Stabilising stage 327 may take the form shown in FIG- URE 2 of three transistors 331 to 333 sharing a common emitter impedance in the form of a resistor 334, by which they are connected to a source of positive potential. The respective collector electrodes are connected to a source of zero potential through individual load resistors 335 to 337 and to stage 328 by way of leads P, Q, and R respectively. The three photocells 324 to 326 are connected to the base electrodes, each to each.

The stabilising action results from the use of the common emitter resistance 334 and to the fact that in a balanced three-phase system the sum of the respective phase currents at any given moment is zero. Thus the current through resistance 334 is a steady direct one, as determined by the transistor circuit parameters, there being no feedback signal at signal frequency developed across it.

Whenever there is any in-phase disturbance of the input signalsthat is, whenever any two, or all three, change simultaneously in the same sense, due to, say, a decrease in the valve of the supply voltage-the current through the resistance 334 changes correspondingly in the sense to maintain the respective base/ emitter currents substantially constant. Such changes of signal therefore do not appear in leads P, Q, or R.

The stabilisation of the signals in this manner against in-phase disturbances renders unnecessary the more elaborate and costly procedure of stabilising individually all the possible origins of such disturbances, such as the supply voltages, or, where the pattern is an optical pattern, the brightness of the light which illuminates the pattern or the response characteristics of the photocells.

An important feature of stage 327 is that it is directcurrent coupled; such a coupling is required to enable the apparatus to maintain a response condition appropriate to the position reached by the worktable whenever it ceases to move, thereby enabling the apparatus to resume its correct functioning as soon as the table starts to move again.

Phase-converter stage 328 may take various known forms as long as it is direct-current coupled. As shown in FIGURE 2, the stage consists of a potentiometer network including two resistors 338 and 339 connected between leads P and Q, and leads Q and R, respectively. Lead A is connected to an adjustable wiper on resistor 338, and lead B to an adjustable wiper on resistor 339.

As the phases of the potentials at points on resistors 338 and 339 relative to that of the potential of lead Q change gradually from 0 to 120 as the wipers are moved outwards from lead Q, it is clearly possible to adjust them to tapping points the potentials of which are respectively leading and lagging by 45 on that of lead Q. The signals in leads A and B then have the required quadrature relationship.

Resistors 338 and 339 should have a high resistance value compared with that of load resistors 335 to 337, and the input circuits of phase-splitter stages 307 and 338 should be of higher resistance still.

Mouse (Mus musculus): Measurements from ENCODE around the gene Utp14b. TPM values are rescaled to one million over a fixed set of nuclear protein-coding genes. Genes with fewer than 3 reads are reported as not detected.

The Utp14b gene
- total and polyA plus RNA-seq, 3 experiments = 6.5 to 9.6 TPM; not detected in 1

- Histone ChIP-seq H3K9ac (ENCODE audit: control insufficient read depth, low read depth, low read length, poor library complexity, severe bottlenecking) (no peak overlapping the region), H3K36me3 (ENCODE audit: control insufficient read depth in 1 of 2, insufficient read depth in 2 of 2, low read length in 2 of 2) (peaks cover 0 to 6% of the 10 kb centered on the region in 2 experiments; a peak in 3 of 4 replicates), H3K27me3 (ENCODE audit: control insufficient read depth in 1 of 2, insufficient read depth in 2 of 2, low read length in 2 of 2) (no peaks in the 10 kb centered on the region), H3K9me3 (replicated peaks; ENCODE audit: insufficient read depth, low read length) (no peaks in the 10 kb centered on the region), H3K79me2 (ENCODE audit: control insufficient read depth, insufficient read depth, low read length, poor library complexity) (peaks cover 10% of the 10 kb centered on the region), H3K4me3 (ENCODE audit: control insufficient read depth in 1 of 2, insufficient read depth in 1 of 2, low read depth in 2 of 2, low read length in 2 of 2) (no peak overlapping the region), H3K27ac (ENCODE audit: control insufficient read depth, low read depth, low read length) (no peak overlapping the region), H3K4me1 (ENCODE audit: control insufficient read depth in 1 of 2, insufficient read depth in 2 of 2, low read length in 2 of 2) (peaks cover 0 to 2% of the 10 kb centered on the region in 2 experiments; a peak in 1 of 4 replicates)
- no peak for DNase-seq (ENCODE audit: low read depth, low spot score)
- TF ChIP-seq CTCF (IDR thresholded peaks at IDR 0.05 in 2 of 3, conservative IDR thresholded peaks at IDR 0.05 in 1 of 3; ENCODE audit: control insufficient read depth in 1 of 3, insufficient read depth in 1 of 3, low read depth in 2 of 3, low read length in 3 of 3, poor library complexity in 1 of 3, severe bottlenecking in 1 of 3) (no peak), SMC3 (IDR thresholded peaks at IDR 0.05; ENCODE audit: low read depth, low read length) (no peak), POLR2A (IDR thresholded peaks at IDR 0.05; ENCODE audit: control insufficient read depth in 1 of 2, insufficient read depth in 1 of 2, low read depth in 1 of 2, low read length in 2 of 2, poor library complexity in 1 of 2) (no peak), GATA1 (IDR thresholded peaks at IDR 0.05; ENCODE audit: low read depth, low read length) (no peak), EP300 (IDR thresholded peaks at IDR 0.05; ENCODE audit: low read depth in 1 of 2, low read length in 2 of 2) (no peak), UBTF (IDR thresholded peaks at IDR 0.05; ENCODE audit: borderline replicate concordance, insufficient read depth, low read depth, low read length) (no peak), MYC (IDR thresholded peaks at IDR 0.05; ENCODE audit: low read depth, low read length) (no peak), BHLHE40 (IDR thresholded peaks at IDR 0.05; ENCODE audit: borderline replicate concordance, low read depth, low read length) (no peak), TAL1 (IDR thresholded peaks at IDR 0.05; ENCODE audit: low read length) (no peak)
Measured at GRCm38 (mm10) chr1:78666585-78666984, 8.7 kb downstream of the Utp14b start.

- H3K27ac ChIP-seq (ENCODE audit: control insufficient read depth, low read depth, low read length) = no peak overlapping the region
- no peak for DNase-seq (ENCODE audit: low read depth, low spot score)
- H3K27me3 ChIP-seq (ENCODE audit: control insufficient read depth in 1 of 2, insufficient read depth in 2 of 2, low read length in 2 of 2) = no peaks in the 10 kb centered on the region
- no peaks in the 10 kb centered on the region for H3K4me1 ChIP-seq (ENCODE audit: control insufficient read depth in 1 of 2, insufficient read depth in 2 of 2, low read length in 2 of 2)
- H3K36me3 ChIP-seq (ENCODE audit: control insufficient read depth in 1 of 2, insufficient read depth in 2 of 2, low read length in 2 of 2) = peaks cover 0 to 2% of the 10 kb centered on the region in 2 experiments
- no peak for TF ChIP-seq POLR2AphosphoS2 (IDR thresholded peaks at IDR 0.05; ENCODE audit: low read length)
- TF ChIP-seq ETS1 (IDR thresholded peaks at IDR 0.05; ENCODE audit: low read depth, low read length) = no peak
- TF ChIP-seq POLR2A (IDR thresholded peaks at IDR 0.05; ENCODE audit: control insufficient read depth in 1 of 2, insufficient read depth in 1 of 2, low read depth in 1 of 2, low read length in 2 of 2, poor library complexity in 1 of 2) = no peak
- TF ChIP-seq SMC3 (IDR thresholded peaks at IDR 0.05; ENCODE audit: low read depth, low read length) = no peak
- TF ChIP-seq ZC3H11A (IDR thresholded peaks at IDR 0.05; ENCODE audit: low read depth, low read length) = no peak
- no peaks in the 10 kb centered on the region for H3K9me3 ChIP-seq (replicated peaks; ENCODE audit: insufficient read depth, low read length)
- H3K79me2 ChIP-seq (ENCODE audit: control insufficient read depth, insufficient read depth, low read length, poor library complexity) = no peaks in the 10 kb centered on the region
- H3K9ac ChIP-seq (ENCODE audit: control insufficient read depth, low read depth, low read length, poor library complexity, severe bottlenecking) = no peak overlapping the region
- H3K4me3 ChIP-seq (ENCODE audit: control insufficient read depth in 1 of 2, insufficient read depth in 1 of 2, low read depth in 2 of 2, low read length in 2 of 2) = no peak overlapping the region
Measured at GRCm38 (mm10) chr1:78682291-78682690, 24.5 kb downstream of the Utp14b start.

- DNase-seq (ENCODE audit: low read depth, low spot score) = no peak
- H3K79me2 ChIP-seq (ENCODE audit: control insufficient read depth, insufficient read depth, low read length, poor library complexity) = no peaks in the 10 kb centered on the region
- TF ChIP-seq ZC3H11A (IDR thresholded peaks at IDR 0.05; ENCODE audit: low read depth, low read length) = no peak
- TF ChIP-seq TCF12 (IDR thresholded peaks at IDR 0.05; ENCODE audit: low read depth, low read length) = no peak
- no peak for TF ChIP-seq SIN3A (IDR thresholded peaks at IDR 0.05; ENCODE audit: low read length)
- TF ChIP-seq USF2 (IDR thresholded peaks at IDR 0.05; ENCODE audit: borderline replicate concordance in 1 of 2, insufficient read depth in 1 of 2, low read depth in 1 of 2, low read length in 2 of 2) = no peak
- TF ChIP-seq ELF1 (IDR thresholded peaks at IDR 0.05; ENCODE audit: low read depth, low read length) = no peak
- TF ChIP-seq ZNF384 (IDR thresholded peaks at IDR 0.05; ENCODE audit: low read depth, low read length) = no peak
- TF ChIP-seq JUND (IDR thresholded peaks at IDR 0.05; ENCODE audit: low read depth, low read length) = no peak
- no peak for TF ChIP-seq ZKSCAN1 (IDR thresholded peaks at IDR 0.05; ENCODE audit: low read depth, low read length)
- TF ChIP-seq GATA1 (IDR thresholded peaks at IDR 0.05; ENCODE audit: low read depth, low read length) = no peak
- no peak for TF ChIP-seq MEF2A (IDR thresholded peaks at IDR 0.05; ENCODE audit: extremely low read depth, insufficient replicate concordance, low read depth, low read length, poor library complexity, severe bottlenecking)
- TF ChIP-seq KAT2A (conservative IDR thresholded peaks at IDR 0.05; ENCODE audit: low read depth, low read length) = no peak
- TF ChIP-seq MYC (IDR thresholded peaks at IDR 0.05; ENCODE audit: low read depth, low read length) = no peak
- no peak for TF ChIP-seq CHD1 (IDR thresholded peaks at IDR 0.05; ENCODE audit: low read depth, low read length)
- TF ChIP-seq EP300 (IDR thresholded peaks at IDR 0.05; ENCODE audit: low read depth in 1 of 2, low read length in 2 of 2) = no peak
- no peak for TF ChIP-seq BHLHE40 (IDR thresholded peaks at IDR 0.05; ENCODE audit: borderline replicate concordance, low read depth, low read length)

A stabilised arrangement may also be attained as shown in FIGURE 3 by the use of four detecting devices 345- 348 responsive to the conditions of the pattern 360 at positions 341-344, respectively, spaced electrical degrees apart. The pattern may again be an optical one, with the devices in the form of photocells.

The output from cells 345 and 347, which are in counterphase, are connected to the base electrodes of two transistors 351 and 352 respectively, the emitters of which are connected through a common resistor 353 to a source of positive potential. The collector electrodes are connected to cosine potentiometer 311 the earth points of which are connected to the zero volts rail for the transistors. Sine potentiometer 312 is similarly energised from cells 346 and 348 by way of transistors 354 and 355 sharing a common emitter resistor 356. The connections from the potentiometers to amplifier 313 and the drive from motor 314 to the respective wipers 311 and 312 are the same as before.

The stabilising action is similar in principle to that of the arrangement of FIGURE 2: any in-phase disturbances are balanced out by the common emitter resistors. The arrangement otherwise operates much as in FIGURE 1, but with each potentiometer energised by separate cells in counterphase, rather than by one cell and a phase splitter.

In any of the above-described embodiments the optical pattern may be replaced by a recorded magnetic pattern with the detecting devices in the form of a magnetic pickup of a kind which yields positional informationthat is, which gives a response indicative of the position of the pattern even when it is stationary. One such arrangement is illustrated and described in British Patent No. 760,321 of which FIG. 18 is reproduced herein as FIG. 5. Referring to FIG. 5, the recorded cyclic wave Pattern is a magnetic pattern formed sinusoidally on the magnetic recording material, for example, along a length of magnetic tape. The detecting device may be a transductor element having a toroidal core 120 of easily saturable material carrying a winding 121 arranged to be energised by AC. source 122 of a suitable frequency by way of combined load and limiting resistor 123, as set forth in the aforementioned British Patent No. 760,321. ,Core 120 is provided with a short air-gap 124 which is close to the pattern on the tape depicted at 125.